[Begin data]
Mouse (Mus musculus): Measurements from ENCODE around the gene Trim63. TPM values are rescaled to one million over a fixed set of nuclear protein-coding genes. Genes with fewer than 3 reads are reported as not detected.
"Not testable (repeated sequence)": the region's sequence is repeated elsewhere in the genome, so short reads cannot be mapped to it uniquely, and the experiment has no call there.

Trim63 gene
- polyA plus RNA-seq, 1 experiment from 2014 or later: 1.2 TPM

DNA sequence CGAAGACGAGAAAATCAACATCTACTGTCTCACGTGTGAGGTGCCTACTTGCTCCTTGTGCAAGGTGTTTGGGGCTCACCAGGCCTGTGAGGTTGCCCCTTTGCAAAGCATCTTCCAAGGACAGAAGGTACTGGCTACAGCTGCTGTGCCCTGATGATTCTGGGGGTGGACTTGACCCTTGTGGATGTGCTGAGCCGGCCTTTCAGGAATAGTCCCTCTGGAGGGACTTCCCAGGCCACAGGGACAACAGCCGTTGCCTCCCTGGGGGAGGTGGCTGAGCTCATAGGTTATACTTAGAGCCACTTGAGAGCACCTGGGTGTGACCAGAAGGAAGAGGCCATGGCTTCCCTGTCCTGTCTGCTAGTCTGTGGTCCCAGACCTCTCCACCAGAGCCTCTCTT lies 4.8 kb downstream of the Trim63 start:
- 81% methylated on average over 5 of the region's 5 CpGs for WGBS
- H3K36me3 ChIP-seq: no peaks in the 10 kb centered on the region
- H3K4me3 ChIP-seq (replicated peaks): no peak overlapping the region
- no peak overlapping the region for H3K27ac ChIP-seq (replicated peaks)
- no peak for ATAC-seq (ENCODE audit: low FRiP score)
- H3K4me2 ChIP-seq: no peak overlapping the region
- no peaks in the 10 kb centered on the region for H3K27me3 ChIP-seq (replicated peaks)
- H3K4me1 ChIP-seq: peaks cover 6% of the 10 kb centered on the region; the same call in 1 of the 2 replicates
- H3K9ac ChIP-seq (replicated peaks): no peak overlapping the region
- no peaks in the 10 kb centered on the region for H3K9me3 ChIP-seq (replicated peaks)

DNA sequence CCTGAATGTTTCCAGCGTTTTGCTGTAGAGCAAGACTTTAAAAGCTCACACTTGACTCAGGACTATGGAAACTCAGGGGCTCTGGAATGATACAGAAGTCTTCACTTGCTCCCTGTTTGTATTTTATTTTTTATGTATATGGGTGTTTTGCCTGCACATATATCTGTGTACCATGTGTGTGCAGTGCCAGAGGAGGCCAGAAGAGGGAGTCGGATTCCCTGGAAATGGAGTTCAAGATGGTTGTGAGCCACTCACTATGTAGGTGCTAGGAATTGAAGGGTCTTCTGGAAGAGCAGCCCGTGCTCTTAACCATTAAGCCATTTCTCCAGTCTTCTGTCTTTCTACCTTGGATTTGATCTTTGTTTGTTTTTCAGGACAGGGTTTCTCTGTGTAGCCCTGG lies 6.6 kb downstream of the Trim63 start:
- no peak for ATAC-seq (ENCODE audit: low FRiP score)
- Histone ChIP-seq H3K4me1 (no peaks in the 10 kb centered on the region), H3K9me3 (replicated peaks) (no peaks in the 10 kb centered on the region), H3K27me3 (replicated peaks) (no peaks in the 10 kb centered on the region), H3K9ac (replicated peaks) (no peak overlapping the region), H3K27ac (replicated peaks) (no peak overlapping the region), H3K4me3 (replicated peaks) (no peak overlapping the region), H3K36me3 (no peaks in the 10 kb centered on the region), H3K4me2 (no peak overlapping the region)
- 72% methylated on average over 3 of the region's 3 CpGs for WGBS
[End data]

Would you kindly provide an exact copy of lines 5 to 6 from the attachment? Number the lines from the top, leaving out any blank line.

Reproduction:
DNA sequence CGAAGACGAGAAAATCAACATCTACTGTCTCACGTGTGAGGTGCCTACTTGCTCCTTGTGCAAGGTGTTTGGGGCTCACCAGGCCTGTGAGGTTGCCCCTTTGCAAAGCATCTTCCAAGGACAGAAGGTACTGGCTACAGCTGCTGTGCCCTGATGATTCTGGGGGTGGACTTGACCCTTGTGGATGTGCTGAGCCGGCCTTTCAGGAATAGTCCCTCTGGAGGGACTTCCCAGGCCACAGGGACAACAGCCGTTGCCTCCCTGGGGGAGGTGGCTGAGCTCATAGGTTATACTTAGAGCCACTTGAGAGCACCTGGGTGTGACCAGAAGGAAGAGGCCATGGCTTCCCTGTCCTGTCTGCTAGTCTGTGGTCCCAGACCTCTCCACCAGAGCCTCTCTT lies 4.8 kb downstream of the Trim63 start:
- 81% methylated on average over 5 of the region's 5 CpGs for WGBS